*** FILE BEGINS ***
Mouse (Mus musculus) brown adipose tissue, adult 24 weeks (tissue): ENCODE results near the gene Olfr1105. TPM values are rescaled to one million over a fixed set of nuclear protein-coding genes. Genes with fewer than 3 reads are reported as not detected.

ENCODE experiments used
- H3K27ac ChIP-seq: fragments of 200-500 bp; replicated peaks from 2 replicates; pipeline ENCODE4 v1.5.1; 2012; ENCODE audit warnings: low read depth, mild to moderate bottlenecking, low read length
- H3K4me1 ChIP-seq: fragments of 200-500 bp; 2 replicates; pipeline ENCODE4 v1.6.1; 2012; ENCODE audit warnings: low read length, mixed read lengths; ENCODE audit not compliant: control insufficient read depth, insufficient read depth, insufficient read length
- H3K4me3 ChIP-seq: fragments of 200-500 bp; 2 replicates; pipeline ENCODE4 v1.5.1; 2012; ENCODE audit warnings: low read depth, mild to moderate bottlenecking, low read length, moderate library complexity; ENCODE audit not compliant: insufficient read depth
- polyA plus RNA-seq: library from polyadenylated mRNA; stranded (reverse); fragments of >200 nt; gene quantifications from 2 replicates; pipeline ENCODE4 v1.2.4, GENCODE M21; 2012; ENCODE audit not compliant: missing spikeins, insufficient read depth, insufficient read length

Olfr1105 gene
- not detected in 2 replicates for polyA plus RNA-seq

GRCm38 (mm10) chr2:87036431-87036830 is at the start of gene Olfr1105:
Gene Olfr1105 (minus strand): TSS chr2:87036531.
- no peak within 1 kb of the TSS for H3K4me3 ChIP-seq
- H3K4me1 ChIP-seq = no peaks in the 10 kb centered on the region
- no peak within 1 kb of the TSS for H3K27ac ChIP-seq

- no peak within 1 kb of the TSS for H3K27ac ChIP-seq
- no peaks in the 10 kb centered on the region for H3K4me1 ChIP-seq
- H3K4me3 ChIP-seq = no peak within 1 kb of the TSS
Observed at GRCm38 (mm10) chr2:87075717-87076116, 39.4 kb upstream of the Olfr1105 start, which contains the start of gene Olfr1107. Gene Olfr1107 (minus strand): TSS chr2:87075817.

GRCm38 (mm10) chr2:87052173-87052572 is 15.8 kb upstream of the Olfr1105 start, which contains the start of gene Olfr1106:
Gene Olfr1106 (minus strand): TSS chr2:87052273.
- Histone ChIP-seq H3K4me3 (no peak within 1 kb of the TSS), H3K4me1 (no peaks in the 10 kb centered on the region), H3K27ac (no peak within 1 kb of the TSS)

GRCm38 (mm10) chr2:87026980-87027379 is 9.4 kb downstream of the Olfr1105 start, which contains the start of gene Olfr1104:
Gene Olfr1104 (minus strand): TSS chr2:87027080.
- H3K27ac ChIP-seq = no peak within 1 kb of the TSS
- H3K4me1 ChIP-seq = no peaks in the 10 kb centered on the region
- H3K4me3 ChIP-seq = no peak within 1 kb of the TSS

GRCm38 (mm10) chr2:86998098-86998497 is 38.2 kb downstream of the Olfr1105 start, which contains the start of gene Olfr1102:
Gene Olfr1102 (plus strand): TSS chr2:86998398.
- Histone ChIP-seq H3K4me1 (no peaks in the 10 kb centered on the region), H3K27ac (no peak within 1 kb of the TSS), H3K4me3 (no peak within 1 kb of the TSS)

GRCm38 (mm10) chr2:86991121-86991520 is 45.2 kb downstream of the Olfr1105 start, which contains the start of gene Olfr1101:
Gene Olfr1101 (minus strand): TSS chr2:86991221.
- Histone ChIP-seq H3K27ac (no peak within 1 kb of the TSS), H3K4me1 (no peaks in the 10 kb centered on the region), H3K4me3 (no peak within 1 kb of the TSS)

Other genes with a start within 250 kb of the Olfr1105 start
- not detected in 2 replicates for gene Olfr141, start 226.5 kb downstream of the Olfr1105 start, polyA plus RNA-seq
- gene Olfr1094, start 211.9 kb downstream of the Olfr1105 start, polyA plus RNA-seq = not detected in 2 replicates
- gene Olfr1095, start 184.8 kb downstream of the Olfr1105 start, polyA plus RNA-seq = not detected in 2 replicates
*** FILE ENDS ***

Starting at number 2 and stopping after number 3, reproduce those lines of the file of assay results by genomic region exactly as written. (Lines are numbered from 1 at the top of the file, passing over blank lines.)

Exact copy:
ENCODE experiments used
- H3K27ac ChIP-seq: fragments of 200-500 bp; replicated peaks from 2 replicates; pipeline ENCODE4 v1.5.1; 2012; ENCODE audit warnings: low read depth, mild to moderate bottlenecking, low read length